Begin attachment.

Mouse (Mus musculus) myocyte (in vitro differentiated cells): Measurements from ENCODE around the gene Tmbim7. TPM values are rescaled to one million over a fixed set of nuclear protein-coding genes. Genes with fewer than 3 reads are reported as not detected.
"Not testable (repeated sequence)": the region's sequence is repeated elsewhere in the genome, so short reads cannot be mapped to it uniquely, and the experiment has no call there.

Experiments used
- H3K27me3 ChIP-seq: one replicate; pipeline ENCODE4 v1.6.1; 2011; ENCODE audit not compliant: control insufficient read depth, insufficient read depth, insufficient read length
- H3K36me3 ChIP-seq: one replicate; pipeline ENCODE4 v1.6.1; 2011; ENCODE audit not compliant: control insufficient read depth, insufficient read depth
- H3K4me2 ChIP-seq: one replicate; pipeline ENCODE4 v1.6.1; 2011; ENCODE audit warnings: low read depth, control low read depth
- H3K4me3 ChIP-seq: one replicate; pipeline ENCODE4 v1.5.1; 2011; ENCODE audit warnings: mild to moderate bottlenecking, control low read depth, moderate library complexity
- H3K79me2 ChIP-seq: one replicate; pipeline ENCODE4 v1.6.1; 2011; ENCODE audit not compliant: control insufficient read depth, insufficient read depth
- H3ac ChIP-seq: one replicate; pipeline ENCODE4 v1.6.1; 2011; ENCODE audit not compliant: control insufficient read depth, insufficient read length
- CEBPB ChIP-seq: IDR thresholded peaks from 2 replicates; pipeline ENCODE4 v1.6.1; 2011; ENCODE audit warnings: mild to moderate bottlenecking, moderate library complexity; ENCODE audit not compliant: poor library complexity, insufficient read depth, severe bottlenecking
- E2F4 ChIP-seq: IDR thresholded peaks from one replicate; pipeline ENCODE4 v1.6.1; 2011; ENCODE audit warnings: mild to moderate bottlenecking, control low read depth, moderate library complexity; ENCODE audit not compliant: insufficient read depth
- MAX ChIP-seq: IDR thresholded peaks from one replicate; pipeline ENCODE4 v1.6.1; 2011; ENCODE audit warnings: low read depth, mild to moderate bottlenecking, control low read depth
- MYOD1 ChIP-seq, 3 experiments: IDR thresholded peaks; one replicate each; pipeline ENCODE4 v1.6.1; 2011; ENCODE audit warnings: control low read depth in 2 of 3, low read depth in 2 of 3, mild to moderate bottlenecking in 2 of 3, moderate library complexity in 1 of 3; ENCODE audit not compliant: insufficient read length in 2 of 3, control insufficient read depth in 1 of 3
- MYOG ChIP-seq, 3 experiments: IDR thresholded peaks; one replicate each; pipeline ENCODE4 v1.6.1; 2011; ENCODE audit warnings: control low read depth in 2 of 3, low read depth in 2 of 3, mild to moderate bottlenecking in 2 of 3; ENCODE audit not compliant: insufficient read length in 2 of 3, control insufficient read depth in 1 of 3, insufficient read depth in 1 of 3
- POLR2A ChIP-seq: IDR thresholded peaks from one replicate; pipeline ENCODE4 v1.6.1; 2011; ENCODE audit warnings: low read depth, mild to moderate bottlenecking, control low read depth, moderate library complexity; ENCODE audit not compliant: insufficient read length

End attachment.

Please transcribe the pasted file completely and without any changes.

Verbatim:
Mouse (Mus musculus) myocyte (in vitro differentiated cells): Measurements from ENCODE around the gene Tmbim7. TPM values are rescaled to one million over a fixed set of nuclear protein-coding genes. Genes with fewer than 3 reads are reported as not detected.
"Not testable (repeated sequence)": the region's sequence is repeated elsewhere in the genome, so short reads cannot be mapped to it uniquely, and the experiment has no call there.

Experiments used
- H3K27me3 ChIP-seq: one replicate; pipeline ENCODE4 v1.6.1; 2011; ENCODE audit not compliant: control insufficient read depth, insufficient read depth, insufficient read length
- H3K36me3 ChIP-seq: one replicate; pipeline ENCODE4 v1.6.1; 2011; ENCODE audit not compliant: control insufficient read depth, insufficient read depth
- H3K4me2 ChIP-seq: one replicate; pipeline ENCODE4 v1.6.1; 2011; ENCODE audit warnings: low read depth, control low read depth
- H3K4me3 ChIP-seq: one replicate; pipeline ENCODE4 v1.5.1; 2011; ENCODE audit warnings: mild to moderate bottlenecking, control low read depth, moderate library complexity
- H3K79me2 ChIP-seq: one replicate; pipeline ENCODE4 v1.6.1; 2011; ENCODE audit not compliant: control insufficient read depth, insufficient read depth
- H3ac ChIP-seq: one replicate; pipeline ENCODE4 v1.6.1; 2011; ENCODE audit not compliant: control insufficient read depth, insufficient read length
- CEBPB ChIP-seq: IDR thresholded peaks from 2 replicates; pipeline ENCODE4 v1.6.1; 2011; ENCODE audit warnings: mild to moderate bottlenecking, moderate library complexity; ENCODE audit not compliant: poor library complexity, insufficient read depth, severe bottlenecking
- E2F4 ChIP-seq: IDR thresholded peaks from one replicate; pipeline ENCODE4 v1.6.1; 2011; ENCODE audit warnings: mild to moderate bottlenecking, control low read depth, moderate library complexity; ENCODE audit not compliant: insufficient read depth
- MAX ChIP-seq: IDR thresholded peaks from one replicate; pipeline ENCODE4 v1.6.1; 2011; ENCODE audit warnings: low read depth, mild to moderate bottlenecking, control low read depth
- MYOD1 ChIP-seq, 3 experiments: IDR thresholded peaks; one replicate each; pipeline ENCODE4 v1.6.1; 2011; ENCODE audit warnings: control low read depth in 2 of 3, low read depth in 2 of 3, mild to moderate bottlenecking in 2 of 3, moderate library complexity in 1 of 3; ENCODE audit not compliant: insufficient read length in 2 of 3, control insufficient read depth in 1 of 3
- MYOG ChIP-seq, 3 experiments: IDR thresholded peaks; one replicate each; pipeline ENCODE4 v1.6.1; 2011; ENCODE audit warnings: control low read depth in 2 of 3, low read depth in 2 of 3, mild to moderate bottlenecking in 2 of 3; ENCODE audit not compliant: insufficient read length in 2 of 3, control insufficient read depth in 1 of 3, insufficient read depth in 1 of 3
- POLR2A ChIP-seq: IDR thresholded peaks from one replicate; pipeline ENCODE4 v1.6.1; 2011; ENCODE audit warnings: low read depth, mild to moderate bottlenecking, control low read depth, moderate library complexity; ENCODE audit not compliant: insufficient read length